ISO Classical Series Final Program
Hilbert Circle Theatre
At the end, they stood and applauded ... and applauded. The ample Friday Circle Theatre audience gave a ringing endorsement to the conclusion of Indianapolis Symphony Orchestra music director Mario Venzago’s first four-year contract and his signing of a new one — as announced by ISO President Simon Crookall before the music started. They also applauded the end of a most enjoyable 21-concert season, the last one for the present (next season’s classical series scales back to 20 concerts). But mostly, Venzago’s exciting account of a final repertoire standard, Brahms’ Symphony No. 1 in C Minor, Op. 68, enraptured those in attendance.
This was an evening of standards, the single remaining composer represented being Robert Schumann. Venzago opened his program with a piece not heard here since 1974: Schumann’s melodramatic Manfred Overture in E-flat Minor, Op. 115, a musical setting of George Gordon Lord Byron’s poetic drama. The overture’s long absence from the ISO repertoire is inexplicable considering that another great composer’s setting of the Byron piece, Tchaikovsky’s four-movement Manfred Symphony, has not only been programmed many times in the interim, but commercially recorded here twice — a half century apart (Fabien Sevitzky’s 78 rpm album in the ’40s and Raymond Leppard’s CD in the ’90s). The Schumann, a minor masterpiece, deserves more attention, especially with the seamless rendering Venzago gives it.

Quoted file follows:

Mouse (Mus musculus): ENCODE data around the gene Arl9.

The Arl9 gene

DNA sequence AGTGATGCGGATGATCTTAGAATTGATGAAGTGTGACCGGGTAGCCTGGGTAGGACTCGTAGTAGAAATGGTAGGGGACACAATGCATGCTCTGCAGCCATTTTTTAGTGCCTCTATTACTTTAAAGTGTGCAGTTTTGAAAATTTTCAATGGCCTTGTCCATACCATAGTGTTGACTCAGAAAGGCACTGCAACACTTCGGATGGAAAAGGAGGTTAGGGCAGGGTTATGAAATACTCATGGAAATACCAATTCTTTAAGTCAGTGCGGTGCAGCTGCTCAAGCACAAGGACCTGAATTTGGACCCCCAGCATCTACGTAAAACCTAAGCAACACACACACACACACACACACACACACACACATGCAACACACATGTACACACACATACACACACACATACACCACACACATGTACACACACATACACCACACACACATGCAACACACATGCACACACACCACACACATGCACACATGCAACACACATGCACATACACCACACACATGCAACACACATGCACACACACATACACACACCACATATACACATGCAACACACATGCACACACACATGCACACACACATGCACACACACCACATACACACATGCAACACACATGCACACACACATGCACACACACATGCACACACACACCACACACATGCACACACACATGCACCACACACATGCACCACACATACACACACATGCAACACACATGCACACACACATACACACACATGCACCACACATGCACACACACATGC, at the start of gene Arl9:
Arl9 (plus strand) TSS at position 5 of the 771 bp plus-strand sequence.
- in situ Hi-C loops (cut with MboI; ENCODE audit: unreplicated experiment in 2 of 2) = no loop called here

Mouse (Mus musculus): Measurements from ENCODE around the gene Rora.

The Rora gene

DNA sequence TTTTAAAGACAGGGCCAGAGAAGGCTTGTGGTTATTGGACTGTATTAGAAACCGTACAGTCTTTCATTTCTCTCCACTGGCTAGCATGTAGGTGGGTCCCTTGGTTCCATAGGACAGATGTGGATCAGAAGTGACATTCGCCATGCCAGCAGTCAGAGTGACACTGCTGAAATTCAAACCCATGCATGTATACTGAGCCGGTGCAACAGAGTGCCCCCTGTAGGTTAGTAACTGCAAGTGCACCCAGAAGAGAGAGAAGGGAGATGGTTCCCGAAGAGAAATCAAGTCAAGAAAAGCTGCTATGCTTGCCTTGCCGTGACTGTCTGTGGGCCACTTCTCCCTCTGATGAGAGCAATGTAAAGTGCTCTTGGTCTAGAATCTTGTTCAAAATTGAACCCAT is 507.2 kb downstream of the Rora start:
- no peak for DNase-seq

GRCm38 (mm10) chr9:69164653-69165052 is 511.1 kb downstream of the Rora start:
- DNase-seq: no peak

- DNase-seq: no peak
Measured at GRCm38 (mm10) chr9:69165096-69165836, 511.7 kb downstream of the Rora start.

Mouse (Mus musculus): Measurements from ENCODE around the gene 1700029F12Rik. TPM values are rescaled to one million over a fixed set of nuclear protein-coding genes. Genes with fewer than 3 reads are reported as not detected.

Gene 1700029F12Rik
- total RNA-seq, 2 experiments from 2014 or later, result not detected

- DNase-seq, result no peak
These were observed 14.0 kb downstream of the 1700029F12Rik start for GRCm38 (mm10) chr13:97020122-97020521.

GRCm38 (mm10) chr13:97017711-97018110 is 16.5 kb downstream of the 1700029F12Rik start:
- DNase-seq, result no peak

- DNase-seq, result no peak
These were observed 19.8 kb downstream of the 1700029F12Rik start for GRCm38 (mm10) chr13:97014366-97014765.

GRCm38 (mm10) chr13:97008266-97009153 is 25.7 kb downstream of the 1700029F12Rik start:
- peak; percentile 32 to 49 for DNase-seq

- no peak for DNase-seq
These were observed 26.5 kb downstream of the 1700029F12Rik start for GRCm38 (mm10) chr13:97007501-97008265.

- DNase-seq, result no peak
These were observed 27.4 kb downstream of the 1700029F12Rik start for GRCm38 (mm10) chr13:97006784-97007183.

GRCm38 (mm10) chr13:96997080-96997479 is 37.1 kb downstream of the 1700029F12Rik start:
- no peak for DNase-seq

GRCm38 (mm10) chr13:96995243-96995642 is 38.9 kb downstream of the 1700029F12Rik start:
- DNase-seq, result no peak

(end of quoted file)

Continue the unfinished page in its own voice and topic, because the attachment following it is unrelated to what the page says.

Filled with the vividly thematic yearnings of Lord Byron’s tragic anti-hero, the Schumann overture arrests immediately for its longing melancholy, by its perverse insistence on staying in the minor mode throughout. Its surprisingly Mendelssohnian cast (Mendelssohn and Schumann were exact contemporaries) gives us a partially concealed sweetness while betraying an unexpected union of these two composers — offering the best of each. Venzago wove his way through the music’s Byronic entrails, pausing here, speeding up there, consummately shaping throughout. It was the most moving 10 minutes of the evening.
Schumann’s Cello Concerto in A Minor, Op. 129, followed Manfred and featured guest cellist Alban Gerhardt. A native of Berlin and resembling our own Joshua Bell — in age, build and hair style — Gerhardt produced unusually velvet-like tones on his instrument. Furthermore, the sound he wrought — employing a thin, well-centered vibrato — proved the best part of listening to the concerto, one whose discursiveness I’ve never been able to get past.
Brahms’ First Symphony, a product of his 44th year (1876), took decades gestating because of his Beethoven obsession: being able to follow the Master adequately. Once No. 1 was completed, Brahms wrote his remaining three symphonies in rather short order. Though Venzago continues to speed up the loud sections and slow the soft ones, the orchestra in this case followed his muse to the nines. Once again, the symphony’s beauties and drama were laid out for us. And, without pausing for breath, our ISO players begin the summer Symphony on the Prairie series this weekend — while Venzago takes on engagements elsewhere.